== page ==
Cantor: Inspiring Multimodal Chain-of-Thought of MLLM

Xiamen University Tencent Youtu Lab
*Equal Contribution Corresponding Author


With the advent of large language models(LLMs) enhanced by the chain-of-thought(CoT) methodology, visual reasoning problem is usually decomposed into manageable sub-tasks and tackled sequentially with various external tools. However, such a paradigm faces the challenge of the potential "determining hallucinations" in decision-making due to insufficient visual information and the limitation of low-level perception tools that fail to provide abstract summaries necessary for comprehensive reasoning. We argue that converging visual context acquisition and logical reasoning is pivotal for tackling visual reasoning tasks. This paper delves into the realm of multimodal CoT to solve intricate visual reasoning tasks with multimodal large language models(MLLMs) and their cognitive capability. To this end, we propose an innovative multimodal CoT framework, termed Cantor, characterized by a perception-decision architecture. Cantor first acts as a decision generator and integrates visual inputs to analyze the image and problem, ensuring a closer alignment with the actual context. Furthermore, Cantor leverages the advanced cognitive functions of MLLMs to perform as multifaceted experts for deriving higher-level information, enhancing the CoT generation process. Our extensive experiments demonstrate the efficacy of the proposed framework, showing significant improvements in multimodal CoT performance across two complex visual reasoning datasets, without necessitating fine-tuning or ground-truth rationales.


We propose an inspiring multimodal CoT framework named Cantor, which features a perceptual decision architecture that effectively integrates visual context and logical reasoning to solve visual reasoning tasks. Cantor consists of two stages: Decision-Generation and Execution:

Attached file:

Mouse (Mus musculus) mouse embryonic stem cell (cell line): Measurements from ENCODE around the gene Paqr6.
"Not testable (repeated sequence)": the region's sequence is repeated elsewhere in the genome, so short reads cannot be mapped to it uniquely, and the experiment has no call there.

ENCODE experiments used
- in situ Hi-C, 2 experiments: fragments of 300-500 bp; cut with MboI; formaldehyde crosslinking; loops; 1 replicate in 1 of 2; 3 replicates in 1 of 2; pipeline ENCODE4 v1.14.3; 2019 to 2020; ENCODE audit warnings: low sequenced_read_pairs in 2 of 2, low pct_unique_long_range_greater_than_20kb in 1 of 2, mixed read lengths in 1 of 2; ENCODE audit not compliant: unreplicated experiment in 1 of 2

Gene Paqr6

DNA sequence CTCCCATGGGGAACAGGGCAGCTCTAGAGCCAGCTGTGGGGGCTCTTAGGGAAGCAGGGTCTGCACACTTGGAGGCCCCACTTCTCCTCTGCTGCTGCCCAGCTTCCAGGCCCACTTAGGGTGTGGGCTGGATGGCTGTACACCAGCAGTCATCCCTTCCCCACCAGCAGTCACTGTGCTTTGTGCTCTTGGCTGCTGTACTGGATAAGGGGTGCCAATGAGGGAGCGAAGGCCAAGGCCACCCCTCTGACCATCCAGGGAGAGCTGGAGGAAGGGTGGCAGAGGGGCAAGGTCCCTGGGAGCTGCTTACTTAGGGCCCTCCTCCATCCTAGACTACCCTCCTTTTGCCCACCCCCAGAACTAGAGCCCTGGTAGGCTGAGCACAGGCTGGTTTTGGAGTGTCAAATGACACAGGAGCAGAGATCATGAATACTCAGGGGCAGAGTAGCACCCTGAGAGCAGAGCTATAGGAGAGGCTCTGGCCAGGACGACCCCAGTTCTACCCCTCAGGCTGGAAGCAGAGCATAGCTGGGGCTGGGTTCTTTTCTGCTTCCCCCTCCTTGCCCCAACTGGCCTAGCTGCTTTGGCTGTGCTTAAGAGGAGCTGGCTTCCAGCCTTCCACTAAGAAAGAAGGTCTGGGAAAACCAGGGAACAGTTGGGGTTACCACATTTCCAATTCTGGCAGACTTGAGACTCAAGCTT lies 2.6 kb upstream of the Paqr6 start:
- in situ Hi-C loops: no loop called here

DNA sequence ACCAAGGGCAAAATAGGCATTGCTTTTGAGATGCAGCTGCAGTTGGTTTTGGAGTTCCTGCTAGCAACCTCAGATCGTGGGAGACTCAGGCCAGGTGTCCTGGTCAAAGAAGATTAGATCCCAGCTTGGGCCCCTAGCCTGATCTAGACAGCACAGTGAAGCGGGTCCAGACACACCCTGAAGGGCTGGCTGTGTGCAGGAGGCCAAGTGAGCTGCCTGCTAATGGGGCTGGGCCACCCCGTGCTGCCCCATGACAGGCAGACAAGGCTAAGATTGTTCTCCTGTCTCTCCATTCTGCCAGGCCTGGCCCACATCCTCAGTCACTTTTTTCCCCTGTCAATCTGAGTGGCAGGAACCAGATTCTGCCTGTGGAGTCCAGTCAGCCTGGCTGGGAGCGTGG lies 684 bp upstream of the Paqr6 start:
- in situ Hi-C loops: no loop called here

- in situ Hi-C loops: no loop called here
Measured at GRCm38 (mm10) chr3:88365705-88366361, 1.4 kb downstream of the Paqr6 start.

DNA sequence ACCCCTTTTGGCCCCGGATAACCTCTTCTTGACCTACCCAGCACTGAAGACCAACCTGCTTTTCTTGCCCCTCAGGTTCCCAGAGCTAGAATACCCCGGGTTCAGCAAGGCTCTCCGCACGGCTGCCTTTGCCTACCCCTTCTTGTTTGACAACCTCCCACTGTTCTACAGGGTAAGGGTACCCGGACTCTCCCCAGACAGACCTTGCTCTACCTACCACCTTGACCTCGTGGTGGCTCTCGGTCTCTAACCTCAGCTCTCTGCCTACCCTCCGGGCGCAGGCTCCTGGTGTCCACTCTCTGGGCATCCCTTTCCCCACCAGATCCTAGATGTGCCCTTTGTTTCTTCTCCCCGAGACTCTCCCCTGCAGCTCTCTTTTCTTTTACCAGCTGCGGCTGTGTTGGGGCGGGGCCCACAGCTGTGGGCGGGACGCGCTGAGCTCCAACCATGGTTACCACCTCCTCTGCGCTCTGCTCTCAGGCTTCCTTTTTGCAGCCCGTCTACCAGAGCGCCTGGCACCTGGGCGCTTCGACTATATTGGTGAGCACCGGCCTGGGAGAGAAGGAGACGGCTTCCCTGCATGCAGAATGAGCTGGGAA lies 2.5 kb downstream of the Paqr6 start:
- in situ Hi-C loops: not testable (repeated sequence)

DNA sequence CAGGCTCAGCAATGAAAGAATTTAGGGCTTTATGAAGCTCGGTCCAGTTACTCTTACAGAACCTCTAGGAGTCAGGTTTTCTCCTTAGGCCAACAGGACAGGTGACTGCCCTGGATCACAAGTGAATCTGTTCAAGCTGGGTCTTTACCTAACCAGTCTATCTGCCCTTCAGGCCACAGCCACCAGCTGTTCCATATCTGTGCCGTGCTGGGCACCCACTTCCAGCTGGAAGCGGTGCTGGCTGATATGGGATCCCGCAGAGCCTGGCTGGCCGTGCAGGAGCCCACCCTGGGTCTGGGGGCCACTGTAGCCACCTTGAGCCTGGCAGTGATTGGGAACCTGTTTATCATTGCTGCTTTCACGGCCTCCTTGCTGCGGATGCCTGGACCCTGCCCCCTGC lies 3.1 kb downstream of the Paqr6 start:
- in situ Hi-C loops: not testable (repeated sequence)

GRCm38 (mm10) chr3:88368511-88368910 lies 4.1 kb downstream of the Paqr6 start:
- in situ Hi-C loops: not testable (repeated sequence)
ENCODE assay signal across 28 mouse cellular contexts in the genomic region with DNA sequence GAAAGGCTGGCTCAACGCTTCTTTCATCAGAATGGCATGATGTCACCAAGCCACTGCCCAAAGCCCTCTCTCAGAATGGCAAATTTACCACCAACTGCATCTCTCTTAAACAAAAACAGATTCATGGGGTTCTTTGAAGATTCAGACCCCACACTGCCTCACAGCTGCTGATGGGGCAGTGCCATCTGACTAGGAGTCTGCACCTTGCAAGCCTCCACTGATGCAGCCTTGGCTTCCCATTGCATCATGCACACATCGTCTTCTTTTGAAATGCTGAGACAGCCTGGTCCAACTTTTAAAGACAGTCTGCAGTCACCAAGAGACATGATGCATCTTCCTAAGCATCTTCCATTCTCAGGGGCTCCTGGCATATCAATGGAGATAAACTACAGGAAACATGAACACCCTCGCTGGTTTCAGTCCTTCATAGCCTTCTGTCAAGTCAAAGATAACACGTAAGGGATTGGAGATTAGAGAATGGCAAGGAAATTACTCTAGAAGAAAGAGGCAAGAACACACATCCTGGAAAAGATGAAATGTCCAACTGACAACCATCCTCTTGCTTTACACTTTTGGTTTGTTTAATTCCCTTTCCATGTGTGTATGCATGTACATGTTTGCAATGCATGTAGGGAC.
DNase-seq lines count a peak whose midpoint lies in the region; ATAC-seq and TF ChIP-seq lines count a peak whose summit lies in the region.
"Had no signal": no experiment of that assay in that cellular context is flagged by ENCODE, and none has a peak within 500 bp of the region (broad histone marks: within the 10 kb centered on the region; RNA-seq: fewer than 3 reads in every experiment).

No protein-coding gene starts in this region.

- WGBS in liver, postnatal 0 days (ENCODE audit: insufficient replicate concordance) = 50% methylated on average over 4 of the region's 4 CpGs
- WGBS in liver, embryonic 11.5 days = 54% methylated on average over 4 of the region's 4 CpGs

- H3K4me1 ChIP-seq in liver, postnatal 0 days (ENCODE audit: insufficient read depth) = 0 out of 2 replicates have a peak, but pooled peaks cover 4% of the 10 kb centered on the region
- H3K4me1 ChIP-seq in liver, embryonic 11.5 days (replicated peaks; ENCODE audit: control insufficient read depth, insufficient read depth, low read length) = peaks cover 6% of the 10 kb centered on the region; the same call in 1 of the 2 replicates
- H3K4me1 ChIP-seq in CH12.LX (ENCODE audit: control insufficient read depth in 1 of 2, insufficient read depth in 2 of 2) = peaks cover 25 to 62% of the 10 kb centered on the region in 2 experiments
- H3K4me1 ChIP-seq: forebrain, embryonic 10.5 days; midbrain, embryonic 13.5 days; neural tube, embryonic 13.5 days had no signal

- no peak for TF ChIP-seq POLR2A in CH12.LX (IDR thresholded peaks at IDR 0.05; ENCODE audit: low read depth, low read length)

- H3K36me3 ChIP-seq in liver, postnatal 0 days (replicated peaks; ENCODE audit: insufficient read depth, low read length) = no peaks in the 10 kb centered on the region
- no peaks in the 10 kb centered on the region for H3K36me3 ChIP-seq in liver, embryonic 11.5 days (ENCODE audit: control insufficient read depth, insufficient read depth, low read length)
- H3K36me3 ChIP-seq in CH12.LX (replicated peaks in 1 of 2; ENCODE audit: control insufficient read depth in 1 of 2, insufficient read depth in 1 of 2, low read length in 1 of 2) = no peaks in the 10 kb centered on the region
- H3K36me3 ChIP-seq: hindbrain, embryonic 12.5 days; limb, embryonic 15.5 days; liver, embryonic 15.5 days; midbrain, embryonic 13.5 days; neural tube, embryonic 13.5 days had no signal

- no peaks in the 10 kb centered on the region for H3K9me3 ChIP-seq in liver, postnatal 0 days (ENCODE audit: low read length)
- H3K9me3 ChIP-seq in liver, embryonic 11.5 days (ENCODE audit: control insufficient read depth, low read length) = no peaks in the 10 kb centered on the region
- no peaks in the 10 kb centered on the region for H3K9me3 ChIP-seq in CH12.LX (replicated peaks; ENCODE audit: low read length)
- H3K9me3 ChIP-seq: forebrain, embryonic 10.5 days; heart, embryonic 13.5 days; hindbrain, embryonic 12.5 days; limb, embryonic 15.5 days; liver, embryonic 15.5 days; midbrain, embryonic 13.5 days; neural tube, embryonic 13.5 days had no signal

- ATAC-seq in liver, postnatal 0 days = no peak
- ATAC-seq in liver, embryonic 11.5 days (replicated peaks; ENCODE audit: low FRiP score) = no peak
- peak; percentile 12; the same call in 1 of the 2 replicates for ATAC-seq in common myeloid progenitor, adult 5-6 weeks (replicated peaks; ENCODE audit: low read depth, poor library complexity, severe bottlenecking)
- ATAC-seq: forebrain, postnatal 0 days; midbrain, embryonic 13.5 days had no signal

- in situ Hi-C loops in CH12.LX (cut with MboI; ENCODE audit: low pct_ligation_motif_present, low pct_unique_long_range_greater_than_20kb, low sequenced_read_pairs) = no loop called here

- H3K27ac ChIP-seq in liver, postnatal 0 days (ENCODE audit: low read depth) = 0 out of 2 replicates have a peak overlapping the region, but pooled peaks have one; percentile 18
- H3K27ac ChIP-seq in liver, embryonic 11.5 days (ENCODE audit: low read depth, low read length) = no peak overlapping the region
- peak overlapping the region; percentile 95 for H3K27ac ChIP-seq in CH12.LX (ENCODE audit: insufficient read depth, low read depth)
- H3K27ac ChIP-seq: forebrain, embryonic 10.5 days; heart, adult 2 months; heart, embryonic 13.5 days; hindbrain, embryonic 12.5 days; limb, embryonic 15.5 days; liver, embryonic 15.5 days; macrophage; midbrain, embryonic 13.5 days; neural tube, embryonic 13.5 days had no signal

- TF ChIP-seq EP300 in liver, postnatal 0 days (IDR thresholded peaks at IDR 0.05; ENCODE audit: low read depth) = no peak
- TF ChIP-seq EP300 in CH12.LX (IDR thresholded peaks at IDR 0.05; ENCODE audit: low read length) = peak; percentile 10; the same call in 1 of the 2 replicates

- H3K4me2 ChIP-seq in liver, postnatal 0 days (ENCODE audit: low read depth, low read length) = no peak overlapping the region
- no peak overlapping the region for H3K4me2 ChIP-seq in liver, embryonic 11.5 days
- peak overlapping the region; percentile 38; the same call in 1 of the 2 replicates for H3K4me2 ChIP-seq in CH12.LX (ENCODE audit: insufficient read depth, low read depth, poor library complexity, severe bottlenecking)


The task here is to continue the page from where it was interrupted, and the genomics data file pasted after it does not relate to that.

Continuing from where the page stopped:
• Stage 1: Decision-Generation. It is to generate decision which considers and deploys the problem.
  • Stage 2: Execution. In Cantor, the execution stage can be divided into two stages: Execute-Modularization and Execute-Synthesis.
    • Execute-Modularization: It completes the sub-tasks assigned during the Decision- Generation stage by calling various expert modules and providing supplementary information.
    • Execute-Synthesis: It summarizes various supplementary information from the execute-modularization stage and generates the final answer through rational and detailed thinking.



MathVista is a challenging dataset that integrating a variety of mathematical reasoning tasks with visual tasks. Tab. 3 compares different method performances. We also conduct experiments using GPT-3.5 and Gemini as baselines. From general visual question answering to professional math word problems, Cantor has greatly surpassed the baseline in almost all types of problems. This indicates that correct decision and modular experts can stimulate their fine-grained, in-depth visual understanding and combinatorial reasoning abilities. It is worth noting that Cantor (GPT-3.5) even surpasses GPT-4 based on CoT and PoT.

Specific Cases of Cantor


  title={Cantor: Inspiring Multimodal Chain-of-Thought of MLLM},
  author={Gao, Timin and Chen, Peixian and Zhang, Mengdan and Fu, Chaoyou and Shen, Yunhang and Zhang, Yan and Zhang, Shengchuan and Zheng, Xiawu and Sun, Xing and Cao, Liujuan and Ji, Rongrong},
  journal={arXiv preprint arXiv:2404.16033},